I was looking at the weather channel over the weekend and noticing how hot some of the southern states are already. Me thinks we are in for some serious summer heat. Currently, we have glorious sunshine here in the pacific northwest. A miracle in June. Summer has found us early and we are relishing in it. But as soon as temperatures soar above 80 degrees I'm a cooked goose! It's true that weather can affect our state of mind and productivity. My girls were busy little bees over the weekend. Without any prodding, they cleaned their rooms, tidied their closets, washed sheets, removed the feather-comforters from their beds and replaced them with light summer quilts, opened all the windows to let in the fresh air, and later got out the guitar and started singing! Perhaps it was the *organic* chocolate buttermilk cake on the premises that added to their giddy excitement, as we celebrated someboy's graduation, somebody's birthday, and somebody's anniversary. And even if we didn't have anything to celebrate, we'd invent something just for a slice of this cake. It's that good. In case you are still poking around in my fridge, yes, those pickles are from our garden last summer. Blogged here. They are going fast. Time to plant again. Very soon we will be picking berries for jam too. Things are about to get very busy around here. So time is of the essence to get this quilt project wrapped up. Today we have the perennial bitter root (Lewisia rediviva) for Montana. The taproots were considered a precious food source for the early Native Americans, who also used it for trade. Later, Lewis and Clark discovered and collected it, and wrote about its beautiful pinkish flowers in their travel journals, although some flowers are white. The genus name was derived from Meriwether Lewis. Most species are ground-hugging, and bloom all through the spring and summer in the mountains of western and south central Montana making it the perfect candidate to represent the state. When the election was held to choose a flower, the evening primrose and the wild rose were also in the running. But the bitter root received 62% of the votes and was adopted as Montana's state flower on February 27, 1895. A variety of bitter root species can be found throughout the north and south western states. They prefer light shade and grow naturally among loose rocky soils; if cultivating, they do best when grown in a rock garden with adequate drainage.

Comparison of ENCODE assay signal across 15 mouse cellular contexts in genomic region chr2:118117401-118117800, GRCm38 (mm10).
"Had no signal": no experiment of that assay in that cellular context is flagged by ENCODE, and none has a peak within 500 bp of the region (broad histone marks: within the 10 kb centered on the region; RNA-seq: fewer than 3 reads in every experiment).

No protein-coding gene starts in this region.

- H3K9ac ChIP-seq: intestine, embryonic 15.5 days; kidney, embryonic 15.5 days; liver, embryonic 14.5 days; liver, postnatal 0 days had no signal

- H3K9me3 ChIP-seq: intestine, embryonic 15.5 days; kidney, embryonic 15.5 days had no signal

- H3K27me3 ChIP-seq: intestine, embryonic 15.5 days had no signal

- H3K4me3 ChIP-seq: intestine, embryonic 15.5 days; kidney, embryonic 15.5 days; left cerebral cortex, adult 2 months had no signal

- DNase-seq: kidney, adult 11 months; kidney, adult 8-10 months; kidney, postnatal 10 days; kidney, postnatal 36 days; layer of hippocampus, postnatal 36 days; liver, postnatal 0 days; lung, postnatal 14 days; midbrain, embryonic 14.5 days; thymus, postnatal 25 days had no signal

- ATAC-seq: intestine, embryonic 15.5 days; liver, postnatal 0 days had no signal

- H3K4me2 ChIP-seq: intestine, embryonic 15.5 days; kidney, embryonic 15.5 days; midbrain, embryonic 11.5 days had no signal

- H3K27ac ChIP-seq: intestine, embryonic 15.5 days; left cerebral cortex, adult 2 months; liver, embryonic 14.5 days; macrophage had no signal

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Almost forgot to mention . . . the new JUNE bonus transfers are up. I love this little bird. A reminder of the western bluebirds nesting in our backyard birdhouses this year--a happy sight. And speaking of BLUE, the blue poppy wiggled its way into the designs too. Enjoy!